Joseph Valachi was a New York City gangster turned informant. As a star witness at a government inquiry, he confirmed the existence of crime families in New York and New Jersey.
Mafia gangster turned informant. Born Joseph Michael Valachi on September 22, 1904 in New York City. One of seventeen children, only six of whom survived, Valachi grew up in a world of poverty and despair. While in prison for neighborhood thievery, Valachi met up with old-time mobster Alessandro Vollero, who taught him the intricate workings of the Mafia underworld.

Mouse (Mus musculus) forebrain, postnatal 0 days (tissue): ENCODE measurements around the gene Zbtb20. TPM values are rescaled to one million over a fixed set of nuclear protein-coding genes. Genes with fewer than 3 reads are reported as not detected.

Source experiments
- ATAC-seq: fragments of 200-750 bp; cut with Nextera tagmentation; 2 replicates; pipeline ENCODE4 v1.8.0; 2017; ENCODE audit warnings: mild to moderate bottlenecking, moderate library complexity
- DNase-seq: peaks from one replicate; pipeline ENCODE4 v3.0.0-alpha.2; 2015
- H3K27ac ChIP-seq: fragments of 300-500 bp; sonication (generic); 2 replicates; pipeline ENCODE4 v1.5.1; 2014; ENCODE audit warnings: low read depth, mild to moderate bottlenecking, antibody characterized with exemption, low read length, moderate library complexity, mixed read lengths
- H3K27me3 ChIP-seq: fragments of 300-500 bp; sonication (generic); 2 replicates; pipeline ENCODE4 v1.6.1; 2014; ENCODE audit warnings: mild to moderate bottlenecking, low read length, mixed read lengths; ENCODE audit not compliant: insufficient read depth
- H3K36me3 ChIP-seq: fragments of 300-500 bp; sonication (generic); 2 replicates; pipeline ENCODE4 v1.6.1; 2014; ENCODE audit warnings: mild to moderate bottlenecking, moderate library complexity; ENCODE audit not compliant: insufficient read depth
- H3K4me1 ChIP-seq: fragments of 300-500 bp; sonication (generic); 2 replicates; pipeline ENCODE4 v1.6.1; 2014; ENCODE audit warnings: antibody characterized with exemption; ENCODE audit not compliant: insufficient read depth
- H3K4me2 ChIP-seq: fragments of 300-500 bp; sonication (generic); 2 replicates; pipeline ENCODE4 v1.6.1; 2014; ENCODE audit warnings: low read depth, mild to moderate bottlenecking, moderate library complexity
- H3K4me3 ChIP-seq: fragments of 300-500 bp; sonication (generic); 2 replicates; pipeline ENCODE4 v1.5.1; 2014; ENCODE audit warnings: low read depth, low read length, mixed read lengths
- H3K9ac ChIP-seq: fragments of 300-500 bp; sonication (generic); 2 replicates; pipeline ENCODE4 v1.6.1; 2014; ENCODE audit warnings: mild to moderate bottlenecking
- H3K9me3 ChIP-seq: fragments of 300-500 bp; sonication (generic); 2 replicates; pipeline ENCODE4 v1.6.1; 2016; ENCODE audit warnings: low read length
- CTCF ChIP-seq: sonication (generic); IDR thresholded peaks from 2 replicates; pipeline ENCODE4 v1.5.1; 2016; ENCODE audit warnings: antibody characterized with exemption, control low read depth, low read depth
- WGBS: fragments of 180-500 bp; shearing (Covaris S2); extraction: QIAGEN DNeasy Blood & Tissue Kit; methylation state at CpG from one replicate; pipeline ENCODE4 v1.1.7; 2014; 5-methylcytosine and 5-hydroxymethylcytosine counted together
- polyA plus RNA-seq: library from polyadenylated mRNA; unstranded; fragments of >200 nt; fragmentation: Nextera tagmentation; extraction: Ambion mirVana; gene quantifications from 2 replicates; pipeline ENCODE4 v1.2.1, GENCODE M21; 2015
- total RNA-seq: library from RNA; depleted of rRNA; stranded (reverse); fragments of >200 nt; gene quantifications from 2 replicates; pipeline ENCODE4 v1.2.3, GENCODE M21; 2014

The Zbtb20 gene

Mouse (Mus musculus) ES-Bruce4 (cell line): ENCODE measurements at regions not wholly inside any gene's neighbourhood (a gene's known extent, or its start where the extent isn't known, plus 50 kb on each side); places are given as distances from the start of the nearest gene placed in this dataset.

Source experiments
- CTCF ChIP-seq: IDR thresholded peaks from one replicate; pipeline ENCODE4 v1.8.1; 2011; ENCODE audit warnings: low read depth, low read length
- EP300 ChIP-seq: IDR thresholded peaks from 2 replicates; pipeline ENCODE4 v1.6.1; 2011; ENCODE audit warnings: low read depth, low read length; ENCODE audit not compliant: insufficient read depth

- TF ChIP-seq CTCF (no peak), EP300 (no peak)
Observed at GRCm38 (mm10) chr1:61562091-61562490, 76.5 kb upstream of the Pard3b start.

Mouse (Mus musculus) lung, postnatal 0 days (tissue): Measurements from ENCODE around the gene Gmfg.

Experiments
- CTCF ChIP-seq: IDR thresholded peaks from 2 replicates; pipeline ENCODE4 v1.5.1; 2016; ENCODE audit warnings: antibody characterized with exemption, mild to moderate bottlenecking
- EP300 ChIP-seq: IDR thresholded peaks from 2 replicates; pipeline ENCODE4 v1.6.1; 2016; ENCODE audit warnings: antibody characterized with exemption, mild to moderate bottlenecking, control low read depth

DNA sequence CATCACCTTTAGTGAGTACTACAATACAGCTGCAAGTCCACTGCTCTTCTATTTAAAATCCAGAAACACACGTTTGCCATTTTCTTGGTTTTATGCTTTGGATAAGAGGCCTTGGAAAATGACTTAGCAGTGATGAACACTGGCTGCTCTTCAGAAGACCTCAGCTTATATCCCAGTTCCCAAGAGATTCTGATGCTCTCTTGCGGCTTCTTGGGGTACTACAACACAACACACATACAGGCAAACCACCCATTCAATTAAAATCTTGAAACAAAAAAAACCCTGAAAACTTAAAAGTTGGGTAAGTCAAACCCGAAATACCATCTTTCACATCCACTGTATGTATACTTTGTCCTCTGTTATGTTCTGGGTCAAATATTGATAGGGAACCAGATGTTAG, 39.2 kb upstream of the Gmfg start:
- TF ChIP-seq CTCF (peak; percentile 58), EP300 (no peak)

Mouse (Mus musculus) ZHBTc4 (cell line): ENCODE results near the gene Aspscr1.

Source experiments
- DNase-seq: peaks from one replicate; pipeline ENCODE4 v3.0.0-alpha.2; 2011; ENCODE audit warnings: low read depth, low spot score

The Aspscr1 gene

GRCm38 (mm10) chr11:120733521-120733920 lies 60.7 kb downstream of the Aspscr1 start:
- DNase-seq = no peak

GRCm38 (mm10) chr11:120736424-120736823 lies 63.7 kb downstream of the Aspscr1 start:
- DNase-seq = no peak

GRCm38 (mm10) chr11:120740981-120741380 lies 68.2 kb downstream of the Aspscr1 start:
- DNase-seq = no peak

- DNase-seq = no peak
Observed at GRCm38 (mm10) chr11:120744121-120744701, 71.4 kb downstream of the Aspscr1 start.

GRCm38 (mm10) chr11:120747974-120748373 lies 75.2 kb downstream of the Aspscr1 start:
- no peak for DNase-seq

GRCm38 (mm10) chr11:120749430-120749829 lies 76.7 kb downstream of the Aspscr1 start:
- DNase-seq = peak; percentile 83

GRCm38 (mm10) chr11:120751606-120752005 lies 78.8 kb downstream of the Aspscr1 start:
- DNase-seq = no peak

After his release, Valachi launched his career in organized crime. A member of Lucky Luciano's mob family from the 1930s through the 1950s, Valachi was primarily involved in rackets and gambling.
In 1959, Valachi was convicted of narcotics violations and sentenced to 15 years in prison. In September 1963, he appeared as the star witness before "The McClellan Committee," a government inquiry into the mob. Valachi revealed graphic details of mob life and confirmed the existence of five crime families in New York and one in New Jersey.
After returning to prison, Valachi teamed with appointed writer Peter Maas to publish his memoirs, The Valachi Papers, in 1968. He died on April 3, 1971, at La Tuna Federal Correctional Institution in Texas.
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